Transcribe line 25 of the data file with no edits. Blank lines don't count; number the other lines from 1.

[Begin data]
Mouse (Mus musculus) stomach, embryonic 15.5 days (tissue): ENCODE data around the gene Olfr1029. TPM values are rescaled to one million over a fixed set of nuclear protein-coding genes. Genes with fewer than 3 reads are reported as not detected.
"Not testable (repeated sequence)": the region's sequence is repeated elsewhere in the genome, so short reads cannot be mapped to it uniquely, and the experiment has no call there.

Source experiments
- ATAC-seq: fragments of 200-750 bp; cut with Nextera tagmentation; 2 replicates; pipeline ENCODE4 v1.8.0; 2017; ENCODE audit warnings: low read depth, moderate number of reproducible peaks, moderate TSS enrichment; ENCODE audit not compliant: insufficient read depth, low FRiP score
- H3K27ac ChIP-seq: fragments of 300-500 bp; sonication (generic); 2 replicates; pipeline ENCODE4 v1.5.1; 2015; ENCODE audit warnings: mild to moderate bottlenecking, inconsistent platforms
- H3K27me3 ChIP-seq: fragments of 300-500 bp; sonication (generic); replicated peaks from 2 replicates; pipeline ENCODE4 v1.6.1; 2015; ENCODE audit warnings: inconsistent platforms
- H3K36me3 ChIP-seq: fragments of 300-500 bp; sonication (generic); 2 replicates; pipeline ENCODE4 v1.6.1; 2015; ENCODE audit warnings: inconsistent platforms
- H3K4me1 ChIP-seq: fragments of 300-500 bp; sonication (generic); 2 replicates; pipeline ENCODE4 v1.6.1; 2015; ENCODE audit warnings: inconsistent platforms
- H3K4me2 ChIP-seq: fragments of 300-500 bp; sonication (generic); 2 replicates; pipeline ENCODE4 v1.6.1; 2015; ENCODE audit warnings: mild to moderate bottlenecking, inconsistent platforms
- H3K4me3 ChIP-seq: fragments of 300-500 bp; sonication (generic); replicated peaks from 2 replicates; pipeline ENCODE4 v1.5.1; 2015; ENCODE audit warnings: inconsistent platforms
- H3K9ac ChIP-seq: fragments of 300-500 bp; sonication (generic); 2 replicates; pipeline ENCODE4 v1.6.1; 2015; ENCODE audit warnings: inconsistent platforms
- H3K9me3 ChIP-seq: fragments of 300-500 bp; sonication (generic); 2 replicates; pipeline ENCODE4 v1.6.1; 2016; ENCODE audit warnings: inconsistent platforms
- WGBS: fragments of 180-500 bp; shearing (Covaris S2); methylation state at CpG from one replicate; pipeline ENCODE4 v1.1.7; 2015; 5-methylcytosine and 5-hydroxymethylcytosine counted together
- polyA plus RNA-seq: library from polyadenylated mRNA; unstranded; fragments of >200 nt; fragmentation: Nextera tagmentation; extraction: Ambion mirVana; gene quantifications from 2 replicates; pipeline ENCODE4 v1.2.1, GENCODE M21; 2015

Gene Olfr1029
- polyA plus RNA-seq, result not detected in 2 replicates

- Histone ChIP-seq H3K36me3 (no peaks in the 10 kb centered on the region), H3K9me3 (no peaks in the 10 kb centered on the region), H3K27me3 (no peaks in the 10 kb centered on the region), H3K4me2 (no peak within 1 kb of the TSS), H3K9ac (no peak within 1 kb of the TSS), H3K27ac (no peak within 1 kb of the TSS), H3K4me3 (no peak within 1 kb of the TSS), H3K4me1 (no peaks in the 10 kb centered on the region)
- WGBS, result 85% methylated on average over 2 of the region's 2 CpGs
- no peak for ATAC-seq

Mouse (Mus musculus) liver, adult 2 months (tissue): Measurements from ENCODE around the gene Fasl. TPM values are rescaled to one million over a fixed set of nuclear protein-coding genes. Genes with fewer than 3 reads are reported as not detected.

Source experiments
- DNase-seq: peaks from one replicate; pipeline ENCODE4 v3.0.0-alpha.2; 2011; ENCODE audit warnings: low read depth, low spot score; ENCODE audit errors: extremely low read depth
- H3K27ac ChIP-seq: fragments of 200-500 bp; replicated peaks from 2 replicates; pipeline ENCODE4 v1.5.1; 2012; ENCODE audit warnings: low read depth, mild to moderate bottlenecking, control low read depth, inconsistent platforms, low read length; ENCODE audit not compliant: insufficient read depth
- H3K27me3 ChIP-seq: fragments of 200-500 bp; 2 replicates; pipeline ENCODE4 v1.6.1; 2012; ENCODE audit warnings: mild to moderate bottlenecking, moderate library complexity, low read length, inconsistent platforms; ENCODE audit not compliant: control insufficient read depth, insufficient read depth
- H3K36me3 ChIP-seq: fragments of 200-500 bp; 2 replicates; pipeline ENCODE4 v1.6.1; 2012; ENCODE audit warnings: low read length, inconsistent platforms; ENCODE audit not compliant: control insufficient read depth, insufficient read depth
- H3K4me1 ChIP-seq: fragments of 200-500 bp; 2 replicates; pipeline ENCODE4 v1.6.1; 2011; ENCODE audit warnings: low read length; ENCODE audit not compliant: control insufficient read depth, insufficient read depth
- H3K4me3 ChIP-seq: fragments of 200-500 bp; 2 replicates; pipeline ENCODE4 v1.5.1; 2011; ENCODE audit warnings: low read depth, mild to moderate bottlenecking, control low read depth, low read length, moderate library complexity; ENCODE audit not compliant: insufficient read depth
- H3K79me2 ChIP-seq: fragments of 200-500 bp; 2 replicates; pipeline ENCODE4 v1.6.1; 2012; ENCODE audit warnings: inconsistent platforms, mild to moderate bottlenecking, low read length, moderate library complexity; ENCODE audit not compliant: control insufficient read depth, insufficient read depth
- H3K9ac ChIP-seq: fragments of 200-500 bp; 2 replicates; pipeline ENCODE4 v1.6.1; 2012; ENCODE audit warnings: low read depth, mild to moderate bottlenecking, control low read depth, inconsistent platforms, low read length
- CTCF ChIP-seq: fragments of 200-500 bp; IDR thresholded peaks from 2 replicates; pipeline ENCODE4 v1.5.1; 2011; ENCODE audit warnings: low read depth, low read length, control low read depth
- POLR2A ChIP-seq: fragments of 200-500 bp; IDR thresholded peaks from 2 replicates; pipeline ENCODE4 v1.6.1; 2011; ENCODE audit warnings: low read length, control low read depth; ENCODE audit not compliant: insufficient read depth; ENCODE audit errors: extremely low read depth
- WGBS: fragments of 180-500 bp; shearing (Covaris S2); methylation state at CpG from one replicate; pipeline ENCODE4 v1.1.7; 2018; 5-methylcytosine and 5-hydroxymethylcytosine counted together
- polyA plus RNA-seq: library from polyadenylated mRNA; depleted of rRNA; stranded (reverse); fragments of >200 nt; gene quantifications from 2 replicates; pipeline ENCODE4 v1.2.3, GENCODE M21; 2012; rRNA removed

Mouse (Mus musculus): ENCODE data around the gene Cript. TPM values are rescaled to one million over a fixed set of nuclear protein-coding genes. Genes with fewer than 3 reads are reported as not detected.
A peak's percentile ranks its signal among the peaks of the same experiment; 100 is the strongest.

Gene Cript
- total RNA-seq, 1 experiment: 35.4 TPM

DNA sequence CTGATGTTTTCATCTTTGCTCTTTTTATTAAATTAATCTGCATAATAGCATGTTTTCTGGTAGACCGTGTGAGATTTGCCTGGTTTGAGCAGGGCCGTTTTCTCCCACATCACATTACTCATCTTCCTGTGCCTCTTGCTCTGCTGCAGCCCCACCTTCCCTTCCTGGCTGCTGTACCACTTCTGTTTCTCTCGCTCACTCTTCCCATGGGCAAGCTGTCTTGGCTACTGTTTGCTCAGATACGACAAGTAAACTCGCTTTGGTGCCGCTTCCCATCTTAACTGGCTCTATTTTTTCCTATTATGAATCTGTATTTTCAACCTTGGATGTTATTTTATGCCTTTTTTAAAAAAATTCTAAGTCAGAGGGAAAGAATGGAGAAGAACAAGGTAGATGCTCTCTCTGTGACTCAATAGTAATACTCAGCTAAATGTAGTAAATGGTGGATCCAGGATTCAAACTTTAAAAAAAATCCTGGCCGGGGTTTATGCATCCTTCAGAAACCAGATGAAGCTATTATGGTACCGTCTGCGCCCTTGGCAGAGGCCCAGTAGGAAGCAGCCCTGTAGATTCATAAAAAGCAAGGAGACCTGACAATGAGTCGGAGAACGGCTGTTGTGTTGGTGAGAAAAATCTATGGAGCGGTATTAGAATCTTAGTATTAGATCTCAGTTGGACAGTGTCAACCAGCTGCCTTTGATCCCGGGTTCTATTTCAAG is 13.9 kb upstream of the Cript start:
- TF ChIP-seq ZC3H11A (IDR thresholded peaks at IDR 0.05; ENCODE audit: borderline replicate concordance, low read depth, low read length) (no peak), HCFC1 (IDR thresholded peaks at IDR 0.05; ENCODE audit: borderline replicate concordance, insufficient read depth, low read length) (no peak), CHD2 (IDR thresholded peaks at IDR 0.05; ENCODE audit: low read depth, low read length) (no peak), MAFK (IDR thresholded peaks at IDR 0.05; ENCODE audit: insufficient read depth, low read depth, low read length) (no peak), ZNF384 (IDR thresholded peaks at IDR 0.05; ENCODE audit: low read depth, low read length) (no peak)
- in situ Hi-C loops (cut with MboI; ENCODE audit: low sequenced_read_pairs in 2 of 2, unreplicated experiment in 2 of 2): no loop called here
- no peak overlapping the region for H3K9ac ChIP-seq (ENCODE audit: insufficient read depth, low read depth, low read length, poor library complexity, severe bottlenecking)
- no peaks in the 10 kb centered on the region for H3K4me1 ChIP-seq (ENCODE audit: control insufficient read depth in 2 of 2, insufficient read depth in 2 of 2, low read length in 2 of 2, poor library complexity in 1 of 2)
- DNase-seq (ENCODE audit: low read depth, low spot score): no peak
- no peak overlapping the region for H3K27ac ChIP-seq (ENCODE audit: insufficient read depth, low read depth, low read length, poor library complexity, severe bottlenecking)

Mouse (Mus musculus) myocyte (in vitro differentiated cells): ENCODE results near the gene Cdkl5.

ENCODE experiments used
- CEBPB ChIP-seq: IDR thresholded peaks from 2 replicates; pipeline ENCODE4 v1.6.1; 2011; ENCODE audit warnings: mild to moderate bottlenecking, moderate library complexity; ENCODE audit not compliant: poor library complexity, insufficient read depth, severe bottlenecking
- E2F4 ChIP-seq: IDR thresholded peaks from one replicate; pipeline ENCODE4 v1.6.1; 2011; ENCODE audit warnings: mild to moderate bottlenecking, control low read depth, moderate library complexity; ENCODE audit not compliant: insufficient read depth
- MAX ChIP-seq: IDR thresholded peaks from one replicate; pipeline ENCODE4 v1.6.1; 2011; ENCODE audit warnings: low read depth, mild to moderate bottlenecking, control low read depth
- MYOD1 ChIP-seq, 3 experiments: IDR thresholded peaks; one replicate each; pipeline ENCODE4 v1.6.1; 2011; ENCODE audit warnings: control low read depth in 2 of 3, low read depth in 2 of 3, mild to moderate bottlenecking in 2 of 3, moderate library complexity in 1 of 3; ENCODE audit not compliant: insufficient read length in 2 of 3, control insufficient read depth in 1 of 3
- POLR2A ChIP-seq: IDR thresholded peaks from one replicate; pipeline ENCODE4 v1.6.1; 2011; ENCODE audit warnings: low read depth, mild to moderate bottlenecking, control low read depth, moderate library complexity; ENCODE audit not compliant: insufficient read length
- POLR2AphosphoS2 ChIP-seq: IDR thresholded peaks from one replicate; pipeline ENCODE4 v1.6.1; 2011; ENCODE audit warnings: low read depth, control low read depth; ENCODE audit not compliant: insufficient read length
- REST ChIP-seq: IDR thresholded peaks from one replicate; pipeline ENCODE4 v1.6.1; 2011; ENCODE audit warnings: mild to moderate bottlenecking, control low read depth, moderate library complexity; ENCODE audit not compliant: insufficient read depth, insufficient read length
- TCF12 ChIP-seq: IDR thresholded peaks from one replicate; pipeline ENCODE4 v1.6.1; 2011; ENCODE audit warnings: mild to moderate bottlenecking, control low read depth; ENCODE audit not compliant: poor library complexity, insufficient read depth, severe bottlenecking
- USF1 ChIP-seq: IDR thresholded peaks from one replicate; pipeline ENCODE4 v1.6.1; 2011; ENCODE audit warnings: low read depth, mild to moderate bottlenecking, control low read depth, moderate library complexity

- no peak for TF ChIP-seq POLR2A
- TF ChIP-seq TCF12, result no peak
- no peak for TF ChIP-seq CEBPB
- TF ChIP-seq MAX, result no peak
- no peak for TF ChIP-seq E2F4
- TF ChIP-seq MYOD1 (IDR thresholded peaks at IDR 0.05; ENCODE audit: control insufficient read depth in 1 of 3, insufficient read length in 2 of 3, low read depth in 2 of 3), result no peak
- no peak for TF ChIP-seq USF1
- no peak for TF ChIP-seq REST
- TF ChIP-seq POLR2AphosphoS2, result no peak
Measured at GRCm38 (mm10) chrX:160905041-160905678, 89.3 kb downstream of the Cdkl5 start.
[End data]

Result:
- H3K36me3 ChIP-seq: fragments of 200-500 bp; 2 replicates; pipeline ENCODE4 v1.6.1; 2012; ENCODE audit warnings: low read length, inconsistent platforms; ENCODE audit not compliant: control insufficient read depth, insufficient read depth